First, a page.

Research findings presented at the 7th annual State of the Harbor forum Tuesday suggest that nitrogen contamination from fertilizer is the single biggest threat to eelgrass in Nantucket Harbor.
“Nutrients are the biggest issue here by far,” Dr. Alyssa Novak, assistant research professor at Boston University, said during a presentation at the forum, organized by the Nantucket Land Council.
Of those nutrients, nitrogen is the primary contaminant in Nantucket Harbor. If nitrogen levels in Nantucket Harbor were reduced, Novak added, there would no longer be any need for costly eelgrass restoration efforts.
And Novak’s research shows that the primary source of nitrogen contamination in Nantucket Harbor, pushing nitrogen levels above what can be accounted for by natural deposition from the atmosphere, is fertilizer runoff.
Eelgrass is essential to the health of Nantucket Harbor, cycling nutrients and providing a habitat for many species, including scallops. Eelgrass is also an important part of coastal resilience, anchoring sediment in place with its roots and reducing the impact of storm surge. Without eelgrass, floods would be worse, erosion would occur faster, and scallop harvests would be smaller—if there were any scallops left to harvest at all. And since 1994, Nantucket has lost over a third of its eelgrass, prompting concern from local conservationists and scallopers and leading to a broad eelgrass health assessment.
The results from the assessment were dire. Nantucket’s eelgrass isn’t growing as fast as the sea is rising, leaving some populations stranded without enough light, a problem only exacerbated by the algae smothering large swaths of eelgrass across Nantucket Harbor. Higher temperatures in Nantucket Harbor are also threatening eelgrass, and invasive green crabs may pose yet another problem for conservationists.
But the main problem is nitrogen. Under normal circumstances, increased nutrient concentrations are good for plant growth; that’s why the fertilizers contaminating Nantucket Harbor contain nitrogen in the first place. When nitrogen concentrations in the ocean are too high, however, the tendency to promote plant life becomes a problem.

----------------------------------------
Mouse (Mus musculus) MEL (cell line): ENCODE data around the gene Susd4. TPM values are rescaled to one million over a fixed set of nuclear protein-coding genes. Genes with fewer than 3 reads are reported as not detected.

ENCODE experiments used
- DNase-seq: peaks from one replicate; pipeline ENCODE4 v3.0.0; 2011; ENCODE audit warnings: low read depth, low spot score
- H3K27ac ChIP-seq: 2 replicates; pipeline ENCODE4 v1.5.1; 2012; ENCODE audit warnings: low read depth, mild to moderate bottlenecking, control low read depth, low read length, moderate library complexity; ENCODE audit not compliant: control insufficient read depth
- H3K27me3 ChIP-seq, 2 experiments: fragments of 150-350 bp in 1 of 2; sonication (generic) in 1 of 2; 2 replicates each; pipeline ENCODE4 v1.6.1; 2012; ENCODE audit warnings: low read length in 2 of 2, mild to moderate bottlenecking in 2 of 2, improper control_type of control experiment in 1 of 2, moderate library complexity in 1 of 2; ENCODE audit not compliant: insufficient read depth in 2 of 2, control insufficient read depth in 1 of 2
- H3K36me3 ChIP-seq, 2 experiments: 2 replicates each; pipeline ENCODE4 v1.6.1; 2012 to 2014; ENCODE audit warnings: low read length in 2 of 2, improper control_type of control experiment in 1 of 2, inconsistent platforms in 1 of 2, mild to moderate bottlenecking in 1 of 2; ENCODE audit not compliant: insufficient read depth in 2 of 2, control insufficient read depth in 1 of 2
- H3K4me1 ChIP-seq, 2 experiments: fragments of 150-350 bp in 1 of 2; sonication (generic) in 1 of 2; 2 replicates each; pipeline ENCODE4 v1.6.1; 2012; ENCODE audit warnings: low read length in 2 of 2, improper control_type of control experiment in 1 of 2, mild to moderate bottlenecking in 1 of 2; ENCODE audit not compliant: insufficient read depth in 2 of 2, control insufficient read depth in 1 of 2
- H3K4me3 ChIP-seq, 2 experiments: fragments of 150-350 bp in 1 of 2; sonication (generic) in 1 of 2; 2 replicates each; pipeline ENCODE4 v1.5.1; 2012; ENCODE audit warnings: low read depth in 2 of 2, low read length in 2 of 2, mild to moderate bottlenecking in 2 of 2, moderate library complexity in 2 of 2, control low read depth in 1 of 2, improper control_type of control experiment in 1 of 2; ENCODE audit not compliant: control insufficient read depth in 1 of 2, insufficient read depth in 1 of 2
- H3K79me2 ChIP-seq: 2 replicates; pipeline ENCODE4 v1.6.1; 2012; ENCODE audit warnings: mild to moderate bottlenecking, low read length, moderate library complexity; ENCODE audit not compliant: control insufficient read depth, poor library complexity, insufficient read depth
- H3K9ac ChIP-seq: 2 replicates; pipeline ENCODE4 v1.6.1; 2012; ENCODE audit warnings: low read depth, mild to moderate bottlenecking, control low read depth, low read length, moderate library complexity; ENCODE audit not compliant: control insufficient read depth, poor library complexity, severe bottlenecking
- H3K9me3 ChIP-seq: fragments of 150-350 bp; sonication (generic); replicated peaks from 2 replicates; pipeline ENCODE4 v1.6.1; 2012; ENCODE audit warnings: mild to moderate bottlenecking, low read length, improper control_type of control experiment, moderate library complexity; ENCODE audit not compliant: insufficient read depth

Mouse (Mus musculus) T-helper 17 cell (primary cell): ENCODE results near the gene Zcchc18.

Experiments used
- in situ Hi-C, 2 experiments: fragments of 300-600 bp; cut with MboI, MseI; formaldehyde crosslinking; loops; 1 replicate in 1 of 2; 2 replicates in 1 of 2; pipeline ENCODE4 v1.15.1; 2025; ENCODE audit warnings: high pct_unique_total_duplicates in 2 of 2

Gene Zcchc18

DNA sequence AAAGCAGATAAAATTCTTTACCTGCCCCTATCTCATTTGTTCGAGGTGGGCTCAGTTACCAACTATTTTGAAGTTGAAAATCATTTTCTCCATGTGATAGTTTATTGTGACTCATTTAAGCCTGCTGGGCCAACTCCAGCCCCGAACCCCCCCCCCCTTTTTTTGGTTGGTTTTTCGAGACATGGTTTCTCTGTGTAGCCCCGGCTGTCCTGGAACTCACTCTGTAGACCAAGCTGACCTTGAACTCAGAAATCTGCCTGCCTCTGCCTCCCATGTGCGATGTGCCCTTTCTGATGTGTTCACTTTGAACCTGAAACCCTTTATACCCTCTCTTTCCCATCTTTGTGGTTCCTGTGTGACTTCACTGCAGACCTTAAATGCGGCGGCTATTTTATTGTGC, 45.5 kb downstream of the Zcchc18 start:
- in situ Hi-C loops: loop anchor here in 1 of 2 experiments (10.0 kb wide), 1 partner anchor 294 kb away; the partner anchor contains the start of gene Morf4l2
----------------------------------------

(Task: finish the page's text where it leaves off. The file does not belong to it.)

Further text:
Algae populations explode when nitrogen concentrations rise, swarming across the ocean and blocking out sunlight for other species. This is believed to be the cause of many ‘red tides’ where algae washes up on the beach in massive quantities, and the source of the black algae lyngbya. Algae also devours oxygen at a rapid rate, choking animals and plants—including eelgrass—that try to compete with it.
Although some of the nitrogen contamination on Nantucket, especially in Madaket Harbor, is from sewage, most is from fertilizer. Rain washes the nitrogen-dense fertilizers applied to lawns in the watershed into the harbor, where it accumulates. Even fertilizer applied far from the shore can make its way into Nantucket Harbor, seeping into the soil and slowly travelling down slope, pushed by gravity and pressure.
Nutrient levels in Nantucket Harbor, Novick said, are comparable to other eutrophied sites. Though efforts are underway to restore eelgrass beds, and initial attempts have seen significant success, Novick stressed that the future of eelgrass on the island may be determined by the actions of individual people.
She encouraged people to do regular maintenance on their septic systems, refrain from discharging contaminated water into the ocean, reduce fertilizer use, and plant native plants that require less fertilizer. She also said boaters should avoid anchoring in eelgrass, as it can damage plants.
“We should feel empowered to address the things we have control over,” Nantucket Land Council Executive Director Emily Moulden said. “We definitely all need to participate in the solution.”
Kim Starbuck of the Urban Harbors Institute also shared an update on the new harbor plan during the forum, which was held at the Nantucket Yacht Club. A survey for public input on the plan, which is currently in development, is available now, and the team is soliciting feedback from the public.